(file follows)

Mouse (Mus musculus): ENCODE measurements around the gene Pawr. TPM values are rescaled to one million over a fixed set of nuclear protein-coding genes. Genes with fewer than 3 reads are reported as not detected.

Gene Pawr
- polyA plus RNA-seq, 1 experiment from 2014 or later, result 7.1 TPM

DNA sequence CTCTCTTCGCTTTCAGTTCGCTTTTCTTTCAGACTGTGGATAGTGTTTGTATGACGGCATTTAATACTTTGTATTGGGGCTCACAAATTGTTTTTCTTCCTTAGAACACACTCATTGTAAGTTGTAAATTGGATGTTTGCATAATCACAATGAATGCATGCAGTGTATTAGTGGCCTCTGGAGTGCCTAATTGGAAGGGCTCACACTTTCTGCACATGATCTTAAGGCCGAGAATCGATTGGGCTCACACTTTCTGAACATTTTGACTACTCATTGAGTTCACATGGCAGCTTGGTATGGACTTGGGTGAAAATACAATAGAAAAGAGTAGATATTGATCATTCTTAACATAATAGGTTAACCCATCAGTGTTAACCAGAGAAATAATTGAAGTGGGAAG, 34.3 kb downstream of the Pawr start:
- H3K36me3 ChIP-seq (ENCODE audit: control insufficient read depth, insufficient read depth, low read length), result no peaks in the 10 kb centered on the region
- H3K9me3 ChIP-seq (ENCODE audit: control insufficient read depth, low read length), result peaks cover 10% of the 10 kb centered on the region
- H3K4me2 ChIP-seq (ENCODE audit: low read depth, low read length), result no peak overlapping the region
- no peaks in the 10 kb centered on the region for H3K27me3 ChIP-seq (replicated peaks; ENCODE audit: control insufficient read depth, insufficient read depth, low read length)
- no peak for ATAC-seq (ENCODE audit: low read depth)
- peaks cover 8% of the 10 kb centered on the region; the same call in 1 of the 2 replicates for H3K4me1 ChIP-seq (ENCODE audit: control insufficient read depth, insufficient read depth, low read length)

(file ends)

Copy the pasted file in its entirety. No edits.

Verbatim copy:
Mouse (Mus musculus): ENCODE measurements around the gene Pawr. TPM values are rescaled to one million over a fixed set of nuclear protein-coding genes. Genes with fewer than 3 reads are reported as not detected.

Gene Pawr
- polyA plus RNA-seq, 1 experiment from 2014 or later, result 7.1 TPM

DNA sequence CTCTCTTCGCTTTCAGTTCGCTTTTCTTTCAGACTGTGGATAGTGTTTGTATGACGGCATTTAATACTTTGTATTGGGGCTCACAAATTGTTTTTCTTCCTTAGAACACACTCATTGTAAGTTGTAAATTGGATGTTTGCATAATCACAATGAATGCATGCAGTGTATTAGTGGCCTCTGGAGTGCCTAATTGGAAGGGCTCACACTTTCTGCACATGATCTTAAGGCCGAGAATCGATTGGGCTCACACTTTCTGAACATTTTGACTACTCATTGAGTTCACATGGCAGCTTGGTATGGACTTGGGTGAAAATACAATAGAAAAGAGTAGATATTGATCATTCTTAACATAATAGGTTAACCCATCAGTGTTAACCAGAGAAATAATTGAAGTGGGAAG, 34.3 kb downstream of the Pawr start:
- H3K36me3 ChIP-seq (ENCODE audit: control insufficient read depth, insufficient read depth, low read length), result no peaks in the 10 kb centered on the region
- H3K9me3 ChIP-seq (ENCODE audit: control insufficient read depth, low read length), result peaks cover 10% of the 10 kb centered on the region
- H3K4me2 ChIP-seq (ENCODE audit: low read depth, low read length), result no peak overlapping the region
- no peaks in the 10 kb centered on the region for H3K27me3 ChIP-seq (replicated peaks; ENCODE audit: control insufficient read depth, insufficient read depth, low read length)
- no peak for ATAC-seq (ENCODE audit: low read depth)
- peaks cover 8% of the 10 kb centered on the region; the same call in 1 of the 2 replicates for H3K4me1 ChIP-seq (ENCODE audit: control insufficient read depth, insufficient read depth, low read length)